FELIZ Author HeadshotMary Feliz writes the Maggie McDonald Mysteries featuring a Silicon Valley professional organizer and her sidekick golden retriever. She’s worked for Fortune 500 firms and mom and pop enterprises, competed in whale boat races and done synchronized swimming. She attends organizing conferences in her character’s stead, but Maggie’s skills leave her in the dust. Address to Die For, the first book in the series, was named a Best Book of 2017 by Kirkus Reviews. All of her books have spent time on the Amazon best seller list. Visit her website at
FELIZ Disorderly Conduct (4)Professional organizer Maggie McDonald balances a fastidious career with friends, family, and a spunky Golden Retriever. But add a fiery murder mystery to the mix, and Maggie wonders if she’s found a mess even she can’t tidy up …

With a devastating wildfire spreading to Silicon Valley, Maggie preps her family for evacuation. The heat rises when firefighters discover a dead body belonging to the husband of Maggie’s best friend Tess Olmos. Tess becomes the prime suspect in what’s shaping up to become a double murder case. Determined to set the record straight, Maggie sorts clues in an investigation more dangerous than the flames approaching her home. When her own loved ones are threatened, can she catch the meticulous killer before everything falls apart?


Writer's Notes

It Takes a Village


By Thonie Hevron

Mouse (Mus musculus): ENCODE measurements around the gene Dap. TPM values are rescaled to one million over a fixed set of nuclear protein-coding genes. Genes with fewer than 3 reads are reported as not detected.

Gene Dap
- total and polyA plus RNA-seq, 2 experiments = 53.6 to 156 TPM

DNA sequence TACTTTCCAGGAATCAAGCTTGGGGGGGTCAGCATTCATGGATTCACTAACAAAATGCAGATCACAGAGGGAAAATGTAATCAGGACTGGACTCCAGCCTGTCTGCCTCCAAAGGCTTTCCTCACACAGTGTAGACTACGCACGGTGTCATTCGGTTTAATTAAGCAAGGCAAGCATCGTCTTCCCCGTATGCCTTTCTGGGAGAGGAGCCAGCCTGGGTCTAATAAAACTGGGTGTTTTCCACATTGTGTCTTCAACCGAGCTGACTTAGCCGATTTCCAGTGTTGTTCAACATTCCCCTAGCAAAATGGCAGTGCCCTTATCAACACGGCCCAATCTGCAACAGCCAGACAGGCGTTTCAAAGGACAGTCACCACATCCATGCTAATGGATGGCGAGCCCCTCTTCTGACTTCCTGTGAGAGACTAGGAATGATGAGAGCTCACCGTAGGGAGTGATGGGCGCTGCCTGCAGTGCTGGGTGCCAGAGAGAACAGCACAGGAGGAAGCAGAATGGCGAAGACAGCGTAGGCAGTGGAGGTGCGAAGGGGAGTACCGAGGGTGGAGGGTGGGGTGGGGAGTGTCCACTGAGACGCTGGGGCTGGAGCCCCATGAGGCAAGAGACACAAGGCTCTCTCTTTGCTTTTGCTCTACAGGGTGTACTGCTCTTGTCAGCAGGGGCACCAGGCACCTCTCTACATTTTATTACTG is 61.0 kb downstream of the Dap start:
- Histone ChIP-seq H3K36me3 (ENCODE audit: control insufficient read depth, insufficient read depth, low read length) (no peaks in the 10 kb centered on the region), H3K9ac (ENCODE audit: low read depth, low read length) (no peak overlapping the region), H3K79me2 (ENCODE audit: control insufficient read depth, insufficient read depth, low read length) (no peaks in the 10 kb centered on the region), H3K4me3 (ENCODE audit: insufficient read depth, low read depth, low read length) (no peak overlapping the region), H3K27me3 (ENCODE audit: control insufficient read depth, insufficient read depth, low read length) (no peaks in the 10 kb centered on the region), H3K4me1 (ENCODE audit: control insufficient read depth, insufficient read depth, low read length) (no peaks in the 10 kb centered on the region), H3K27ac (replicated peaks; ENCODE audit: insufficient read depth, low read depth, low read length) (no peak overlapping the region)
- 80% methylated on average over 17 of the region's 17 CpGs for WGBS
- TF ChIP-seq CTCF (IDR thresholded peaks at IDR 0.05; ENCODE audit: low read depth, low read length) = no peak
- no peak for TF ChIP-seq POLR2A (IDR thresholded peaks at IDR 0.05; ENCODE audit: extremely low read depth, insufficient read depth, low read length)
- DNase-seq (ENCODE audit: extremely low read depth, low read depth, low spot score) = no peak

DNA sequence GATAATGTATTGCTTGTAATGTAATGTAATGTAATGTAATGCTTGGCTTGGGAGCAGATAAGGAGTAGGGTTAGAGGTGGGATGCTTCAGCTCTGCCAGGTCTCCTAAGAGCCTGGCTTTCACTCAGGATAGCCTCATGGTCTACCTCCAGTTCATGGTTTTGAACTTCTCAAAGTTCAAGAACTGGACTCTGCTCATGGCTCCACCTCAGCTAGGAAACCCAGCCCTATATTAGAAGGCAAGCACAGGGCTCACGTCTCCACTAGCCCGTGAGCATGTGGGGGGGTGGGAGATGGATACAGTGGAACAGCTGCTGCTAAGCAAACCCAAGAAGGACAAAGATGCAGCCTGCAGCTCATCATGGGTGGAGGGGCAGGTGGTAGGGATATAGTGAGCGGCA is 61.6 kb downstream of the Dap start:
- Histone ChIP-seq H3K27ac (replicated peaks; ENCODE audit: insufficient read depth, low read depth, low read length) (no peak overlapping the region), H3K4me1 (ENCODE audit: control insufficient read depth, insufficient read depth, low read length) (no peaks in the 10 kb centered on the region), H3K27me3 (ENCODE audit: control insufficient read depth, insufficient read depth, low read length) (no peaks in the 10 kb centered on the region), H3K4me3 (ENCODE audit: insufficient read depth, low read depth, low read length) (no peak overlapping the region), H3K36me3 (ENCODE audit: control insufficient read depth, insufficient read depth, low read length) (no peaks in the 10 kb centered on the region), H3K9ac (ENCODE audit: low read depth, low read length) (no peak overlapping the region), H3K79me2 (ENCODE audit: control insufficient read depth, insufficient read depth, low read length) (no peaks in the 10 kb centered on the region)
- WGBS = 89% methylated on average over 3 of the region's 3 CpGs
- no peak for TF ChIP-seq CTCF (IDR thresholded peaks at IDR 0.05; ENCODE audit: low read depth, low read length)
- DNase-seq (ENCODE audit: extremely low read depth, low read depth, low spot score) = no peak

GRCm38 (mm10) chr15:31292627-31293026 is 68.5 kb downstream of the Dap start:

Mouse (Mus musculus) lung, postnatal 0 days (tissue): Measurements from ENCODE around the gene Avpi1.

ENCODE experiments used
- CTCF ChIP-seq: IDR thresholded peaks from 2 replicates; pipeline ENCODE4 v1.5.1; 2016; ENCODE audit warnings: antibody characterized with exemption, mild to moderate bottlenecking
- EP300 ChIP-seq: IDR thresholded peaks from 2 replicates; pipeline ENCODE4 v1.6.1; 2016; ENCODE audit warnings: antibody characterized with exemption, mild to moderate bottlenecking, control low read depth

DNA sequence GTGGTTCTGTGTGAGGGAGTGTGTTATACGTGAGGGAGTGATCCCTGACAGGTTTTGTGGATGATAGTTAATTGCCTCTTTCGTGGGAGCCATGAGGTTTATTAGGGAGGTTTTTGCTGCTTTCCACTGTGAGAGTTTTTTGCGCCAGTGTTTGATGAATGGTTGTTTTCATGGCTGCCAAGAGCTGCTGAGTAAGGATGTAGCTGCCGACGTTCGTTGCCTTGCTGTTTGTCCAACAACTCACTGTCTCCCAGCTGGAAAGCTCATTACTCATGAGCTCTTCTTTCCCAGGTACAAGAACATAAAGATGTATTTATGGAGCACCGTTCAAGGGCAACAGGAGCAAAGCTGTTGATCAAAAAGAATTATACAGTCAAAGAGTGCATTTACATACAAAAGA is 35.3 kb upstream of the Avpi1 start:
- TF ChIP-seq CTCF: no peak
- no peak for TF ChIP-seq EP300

You’ve all heard the African proverb (a cliché these days), “It takes a village to…” fill in your blank. My answer is “write a book.” Writers are solitary creatures—shy by nature. But if you think a writer completes their work alone, let me educate you.

Granted, most of the hard work is done solo. Charlotte Bronte hardly had a critique group to whip her text into shape. While “taking a village” may be a stretch, the support systems we have now weren’t around in their day. I refer to critique groups, beta readers, editors, and experts.

Here are a few words on my support systems:

  • I owe my growth as a writer to the members (current and past) of my critique group. They’re honest enough to say, “This just doesn’t work,” and tell me why. If I want compliments, I’d ask my mother. If I want the truth (and constructive suggestions), I ask my critique partners. To be clear, I’ve written these pages in solitude. But their review and input are part of the process. Their criticism can only improve my work—and it has.